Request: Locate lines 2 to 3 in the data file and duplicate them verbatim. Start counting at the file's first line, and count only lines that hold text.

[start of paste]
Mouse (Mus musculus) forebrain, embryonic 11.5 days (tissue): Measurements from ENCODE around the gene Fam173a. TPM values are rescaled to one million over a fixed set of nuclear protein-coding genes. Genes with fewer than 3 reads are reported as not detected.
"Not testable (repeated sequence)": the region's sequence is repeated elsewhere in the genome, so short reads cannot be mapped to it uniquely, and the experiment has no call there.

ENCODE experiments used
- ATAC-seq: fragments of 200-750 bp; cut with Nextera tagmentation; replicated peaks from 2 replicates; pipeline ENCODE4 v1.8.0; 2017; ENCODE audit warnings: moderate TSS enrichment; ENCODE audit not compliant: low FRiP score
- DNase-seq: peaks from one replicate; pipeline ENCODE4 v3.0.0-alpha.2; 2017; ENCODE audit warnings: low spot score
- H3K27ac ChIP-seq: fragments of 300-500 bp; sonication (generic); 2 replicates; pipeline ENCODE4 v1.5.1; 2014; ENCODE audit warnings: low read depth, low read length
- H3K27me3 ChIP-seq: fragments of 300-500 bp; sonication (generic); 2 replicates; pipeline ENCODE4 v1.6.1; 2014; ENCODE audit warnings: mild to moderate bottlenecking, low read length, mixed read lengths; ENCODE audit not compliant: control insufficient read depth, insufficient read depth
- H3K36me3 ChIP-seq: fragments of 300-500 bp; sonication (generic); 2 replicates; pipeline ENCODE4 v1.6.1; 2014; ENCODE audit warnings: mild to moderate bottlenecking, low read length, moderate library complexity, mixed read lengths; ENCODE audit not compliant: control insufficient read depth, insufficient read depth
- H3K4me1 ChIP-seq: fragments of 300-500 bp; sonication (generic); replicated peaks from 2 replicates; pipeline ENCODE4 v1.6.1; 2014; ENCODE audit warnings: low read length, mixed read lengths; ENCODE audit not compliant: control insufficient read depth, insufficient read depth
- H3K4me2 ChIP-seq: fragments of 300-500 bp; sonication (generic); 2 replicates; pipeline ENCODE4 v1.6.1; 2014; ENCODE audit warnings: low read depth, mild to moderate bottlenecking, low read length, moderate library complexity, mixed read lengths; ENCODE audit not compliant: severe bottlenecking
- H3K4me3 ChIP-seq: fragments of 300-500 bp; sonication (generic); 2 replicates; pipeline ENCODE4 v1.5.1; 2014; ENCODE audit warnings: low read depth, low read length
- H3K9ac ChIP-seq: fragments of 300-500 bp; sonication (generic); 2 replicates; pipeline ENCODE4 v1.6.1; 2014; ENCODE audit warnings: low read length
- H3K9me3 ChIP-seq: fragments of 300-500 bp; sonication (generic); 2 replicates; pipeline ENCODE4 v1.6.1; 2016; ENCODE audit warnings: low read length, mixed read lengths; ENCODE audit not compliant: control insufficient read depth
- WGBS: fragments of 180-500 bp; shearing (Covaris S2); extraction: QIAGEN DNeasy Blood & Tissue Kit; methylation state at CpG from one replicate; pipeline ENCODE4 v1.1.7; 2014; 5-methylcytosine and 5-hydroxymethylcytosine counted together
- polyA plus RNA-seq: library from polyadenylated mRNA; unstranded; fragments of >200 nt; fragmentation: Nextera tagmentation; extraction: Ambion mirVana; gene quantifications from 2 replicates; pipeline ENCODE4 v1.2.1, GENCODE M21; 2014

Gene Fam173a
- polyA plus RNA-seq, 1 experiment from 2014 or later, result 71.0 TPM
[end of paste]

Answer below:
"Not testable (repeated sequence)": the region's sequence is repeated elsewhere in the genome, so short reads cannot be mapped to it uniquely, and the experiment has no call there.

ENCODE experiments used